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Discussion Starter · #1 ·
I just purchased a late 30's Martin Handcraft tenor. It has one annoying issue, air hiss on the middle D and D#. I determined it was sounding from the body octave pip. After doing some research here, it seems some have done mods to the octave pips but I'm not sure I'm ready to go that route yet if there are other possibilities (I have a chance to return the horn of not satisfied). Is modifying the pip a big deal if done by a tech? Or could anything else (just a small leak elsewhere, for example) cause this? Some people say a different mouthpiece can cure it.....I have 2 I've tried and they both do it. One thing I've noticed is, if I depress the octave key just enough to barely open it (not even really "visible"), then I can play the entire octave register without hiss. But I can only accomplish this by depressing the octave key and then "backing off"...not practical under real playing conditions. The other "solution" is to hit middle D and D# through embouchure changes...again, not practical and not 100% effective.

Any suggestions would be appreciated.
 

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Is modifying the pip a big deal if done by a tech?
I wouldn't recommend that unless the tech is a very good one that has experience of the issue and knows exactly what he/she is doing.

One thing I've noticed is, if I depress the octave key just enough to barely open it (not even really "visible"), then I can play the entire octave register without hiss. But I can only accomplish this by depressing the octave key and then "backing off"...not practical under real playing conditions.
Aha! That is something your tech should be able to easily accomplish. Way simpler than dicking with the pip (which sounds like it should be illegal in some countries anyway)
 

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Discussion Starter · #4 ·
I had the exact same thought. I might even be able to "test" it at home by placing a much larger temporary pad or cork under the thumb octave key and depressing it....it needs to be quite exact though, if it opens just a little too much...."hiss". Maybe a combination of that and some adjustments to the mechanism itself (I'm no tech, it doesn't seem like there's much adjustment that can be made there, but hopefully I'm wrong). I have a call into my tech but he hasn't returned it as of yet...
 

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I had the exact same thought. I might even be able to "test" it at home by placing a much larger temporary pad or cork under the thumb octave key and depressing it...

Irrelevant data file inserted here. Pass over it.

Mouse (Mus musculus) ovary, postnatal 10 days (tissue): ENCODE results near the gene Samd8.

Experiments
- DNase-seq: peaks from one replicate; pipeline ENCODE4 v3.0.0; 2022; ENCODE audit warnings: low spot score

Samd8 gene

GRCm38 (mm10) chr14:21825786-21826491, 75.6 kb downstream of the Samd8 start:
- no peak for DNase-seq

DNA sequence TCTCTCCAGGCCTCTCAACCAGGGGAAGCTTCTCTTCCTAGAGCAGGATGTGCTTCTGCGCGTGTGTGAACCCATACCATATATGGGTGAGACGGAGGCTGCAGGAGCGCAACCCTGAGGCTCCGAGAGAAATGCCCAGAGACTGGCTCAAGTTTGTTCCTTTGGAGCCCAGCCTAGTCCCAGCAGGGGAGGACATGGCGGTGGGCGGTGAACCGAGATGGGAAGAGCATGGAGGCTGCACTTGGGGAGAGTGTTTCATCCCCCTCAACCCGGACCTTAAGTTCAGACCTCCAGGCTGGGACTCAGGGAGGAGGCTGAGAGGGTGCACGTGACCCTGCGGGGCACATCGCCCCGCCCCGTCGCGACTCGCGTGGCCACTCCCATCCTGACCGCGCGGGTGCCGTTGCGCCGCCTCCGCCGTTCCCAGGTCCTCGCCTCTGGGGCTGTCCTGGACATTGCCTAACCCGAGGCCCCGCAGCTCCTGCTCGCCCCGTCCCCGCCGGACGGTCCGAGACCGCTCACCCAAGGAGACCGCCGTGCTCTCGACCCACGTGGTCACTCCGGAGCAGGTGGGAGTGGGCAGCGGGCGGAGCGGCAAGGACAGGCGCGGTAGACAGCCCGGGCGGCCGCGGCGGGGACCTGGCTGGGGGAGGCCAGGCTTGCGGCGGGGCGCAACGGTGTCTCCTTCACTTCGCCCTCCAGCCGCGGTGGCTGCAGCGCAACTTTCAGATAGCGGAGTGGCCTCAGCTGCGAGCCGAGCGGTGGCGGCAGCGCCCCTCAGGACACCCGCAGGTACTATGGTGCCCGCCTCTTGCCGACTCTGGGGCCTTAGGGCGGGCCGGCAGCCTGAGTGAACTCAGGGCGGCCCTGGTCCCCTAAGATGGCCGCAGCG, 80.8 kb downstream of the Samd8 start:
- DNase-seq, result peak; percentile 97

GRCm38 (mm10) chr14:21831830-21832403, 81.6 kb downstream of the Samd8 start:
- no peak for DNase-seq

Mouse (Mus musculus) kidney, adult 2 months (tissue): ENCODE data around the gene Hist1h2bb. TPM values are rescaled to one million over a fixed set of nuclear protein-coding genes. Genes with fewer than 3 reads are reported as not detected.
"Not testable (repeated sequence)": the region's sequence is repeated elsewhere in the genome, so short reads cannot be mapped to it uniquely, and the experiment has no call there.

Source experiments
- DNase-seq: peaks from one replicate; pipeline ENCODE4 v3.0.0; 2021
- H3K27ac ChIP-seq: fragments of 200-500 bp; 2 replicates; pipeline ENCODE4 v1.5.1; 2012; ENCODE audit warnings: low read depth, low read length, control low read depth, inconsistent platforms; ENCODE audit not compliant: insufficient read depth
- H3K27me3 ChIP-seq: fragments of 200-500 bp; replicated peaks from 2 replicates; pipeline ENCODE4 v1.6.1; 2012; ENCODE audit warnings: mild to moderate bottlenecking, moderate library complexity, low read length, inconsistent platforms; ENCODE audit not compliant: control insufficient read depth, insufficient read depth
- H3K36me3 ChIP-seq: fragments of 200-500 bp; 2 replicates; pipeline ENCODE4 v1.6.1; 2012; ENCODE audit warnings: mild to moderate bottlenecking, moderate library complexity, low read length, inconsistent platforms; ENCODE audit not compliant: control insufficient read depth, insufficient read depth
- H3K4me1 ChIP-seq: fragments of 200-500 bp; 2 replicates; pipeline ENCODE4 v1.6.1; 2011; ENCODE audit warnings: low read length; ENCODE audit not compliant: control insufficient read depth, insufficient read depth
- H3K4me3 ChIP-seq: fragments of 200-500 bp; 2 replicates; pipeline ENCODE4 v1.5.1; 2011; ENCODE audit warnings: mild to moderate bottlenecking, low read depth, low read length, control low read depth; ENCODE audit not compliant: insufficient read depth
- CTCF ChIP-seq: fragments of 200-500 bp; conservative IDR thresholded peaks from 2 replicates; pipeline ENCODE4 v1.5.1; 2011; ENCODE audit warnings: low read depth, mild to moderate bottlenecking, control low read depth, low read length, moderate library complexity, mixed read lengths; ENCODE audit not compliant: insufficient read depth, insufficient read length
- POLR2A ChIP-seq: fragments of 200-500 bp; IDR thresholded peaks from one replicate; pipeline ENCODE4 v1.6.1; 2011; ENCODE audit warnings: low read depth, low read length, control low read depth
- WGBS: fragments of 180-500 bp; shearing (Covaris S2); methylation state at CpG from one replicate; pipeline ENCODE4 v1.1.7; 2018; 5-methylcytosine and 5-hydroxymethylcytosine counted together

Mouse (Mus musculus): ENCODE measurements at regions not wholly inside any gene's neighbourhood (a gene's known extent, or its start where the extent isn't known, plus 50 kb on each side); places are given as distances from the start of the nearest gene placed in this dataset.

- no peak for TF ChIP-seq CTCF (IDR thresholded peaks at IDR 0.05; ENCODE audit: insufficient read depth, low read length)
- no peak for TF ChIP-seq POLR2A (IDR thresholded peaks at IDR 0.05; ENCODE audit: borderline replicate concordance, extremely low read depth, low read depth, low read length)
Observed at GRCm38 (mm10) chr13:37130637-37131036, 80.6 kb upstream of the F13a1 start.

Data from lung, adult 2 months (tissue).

Except that you;d mess with the body octave pip opening.
 

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JS Crescent, JS NOS, Selmer SBA, Couf Superba I, Conn, Buescher, King
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Agree with some comments already made....

It IS possible that hisses on middle D and G, in particular, when you can identify the source of the pip itself, can be helped by mods to the pip. Shortening the pip, as has been suggested by as particular tech years ago (no longer on the board, so this is probably not too controversial to share) as a stock improvement can actually introduce a hiss, among other undesirable side effects.

There are quite a few different changes that may help to reduce or eliminate that hiss (but again before exploring any of these you want to be sure that the hiss is at the pip itself, and usually if it is you will hear it vary according to how high the octave pad is venting.

Before listing them, if you want to change anything about the pip itself, the best way to do it is to first remove the old pip, save it (unchanged) and then make the mods to a second pip, instead, so that if the end result isn't desirable (is worse than before) you can always put the old pip back in.

Avenues of address:

- change dept that the chimney/stem of the pip intrudes into the body -- this will change that hiss, but it will also exercise other effects, for example (as mentioned above) intonationally. The voicings of some notes will also change. Some people will notice those changes, some will not, some will like/dislike exactly the same changes.
- mouthpiece/reed -- changing mouthpieces (and thus tuning spots -- not just the mouthpiece's facing and other physical changes specific to the mouthpiece) and the reed will affect that hiss.
- change the venting of the octave pad
- change the venting of the pip hole by any number of methods -- there are too many to go through right now (this is its own topic, and most of it has probably been covered at one time or another in forum archives), but a good way that doesn't require changing the existing pip, physically, in a way that's hard to reverse is the hosiery fix Curt Altarac has posted to this board in this past. That is a good first line of inquiry, the Curt Altarac fix (maybe someone else did it before he publicized it, his commentary was the first place I saw that fix, personally). The neck pips (four holes, as if the top were a button) on some old Buescher True-Tone tenor necks points at the variety of other options open to experimentation. Usually, for me, a baffle inside the pip itself, made of plastic (which will degrade less and more slowly than most metal types) helps, but it can require some trial and error to make a workable baffle that achieves the desired result. I have a sheet of stainless steel, but it's harder to work with than plastic, so I usually still go with plastic first, and never get around to the stainless.

There are other things that should be explored first (as Pete suggested above, I think -- I can't see the preceding posts at the moment in my browser), but that list is so long it doesn't make sense to discuss it, other than to say if your horn's not tight before exploring the pip question you may end up fixing something that "isn't really broken."
 

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You should also keep in mind that no one out front can hear this, so the issue is purely an issue of the horn creating a minor annoyance to you. Some of mine do this, some don't; I don't even notice it unless I concentrate on it.
 

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Discussion Starter · #10 ·